'High blood pressure can be good for elderly'
Doctors concluded that there is a need to look at hypertension and high blood pressure in context of individual bodies for more effective treatment.
The United States-based study published in July 2012 issue of Annals of Internal Medicine, gathered data from 2,340 people over 65 years of age.
The participants were asked to walk for 20 feet. Those who walked at a rate of 0.8 meters per second or more were classified as healthy; the others were put in the category of frail.
The study found those with high blood pressure, 62 per cent of the participants, were less likely to die over the next five-year period.
Dr Amar Singhal, cardiologist at Balaji Action Hospital said as people age, blood vessels lose their elasticity, making it harder for the body to pump blood effectively.
Higher blood pressure could be a compensatory mechanism to overcome this loss of vascular elasticity and keep fresh blood pumping to the brain and heart.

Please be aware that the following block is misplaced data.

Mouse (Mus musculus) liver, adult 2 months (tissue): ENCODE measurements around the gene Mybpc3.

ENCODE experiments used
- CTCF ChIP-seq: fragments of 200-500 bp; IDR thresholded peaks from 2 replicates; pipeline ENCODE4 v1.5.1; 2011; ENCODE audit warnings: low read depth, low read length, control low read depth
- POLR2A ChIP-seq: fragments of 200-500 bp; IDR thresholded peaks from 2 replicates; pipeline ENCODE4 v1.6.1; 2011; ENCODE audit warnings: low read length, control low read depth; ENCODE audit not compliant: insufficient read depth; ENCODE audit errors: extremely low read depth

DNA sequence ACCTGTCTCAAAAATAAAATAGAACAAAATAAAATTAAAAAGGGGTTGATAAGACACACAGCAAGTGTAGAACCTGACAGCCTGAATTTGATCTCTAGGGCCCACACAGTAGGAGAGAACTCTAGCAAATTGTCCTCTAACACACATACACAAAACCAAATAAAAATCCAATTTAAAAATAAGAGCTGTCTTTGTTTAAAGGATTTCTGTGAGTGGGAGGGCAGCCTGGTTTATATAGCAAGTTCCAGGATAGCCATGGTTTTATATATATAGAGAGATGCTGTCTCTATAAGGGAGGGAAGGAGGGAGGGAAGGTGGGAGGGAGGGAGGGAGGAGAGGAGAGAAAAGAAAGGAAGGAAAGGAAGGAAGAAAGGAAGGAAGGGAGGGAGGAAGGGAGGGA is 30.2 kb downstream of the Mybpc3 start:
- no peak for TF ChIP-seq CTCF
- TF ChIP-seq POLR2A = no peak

A round table on ‘Hypertension in Elderly’, held at Action Balaji Hospital concluded that every elderly does not require lowering of blood pressure. However, healthy individuals with high blood pressure are 35 per cent more likely to die than those with normal blood pressure.
“When it comes to blood pressure, ‘one size fits all’ doesn’t really hold.
For elderly frail individuals, the primary focus should not necessarily be getting their blood pressure down.
Some of the medications used to treat high blood pressure, including diuretics and beta blockers, may confer more risk than benefit this group,” added Dr Singhal.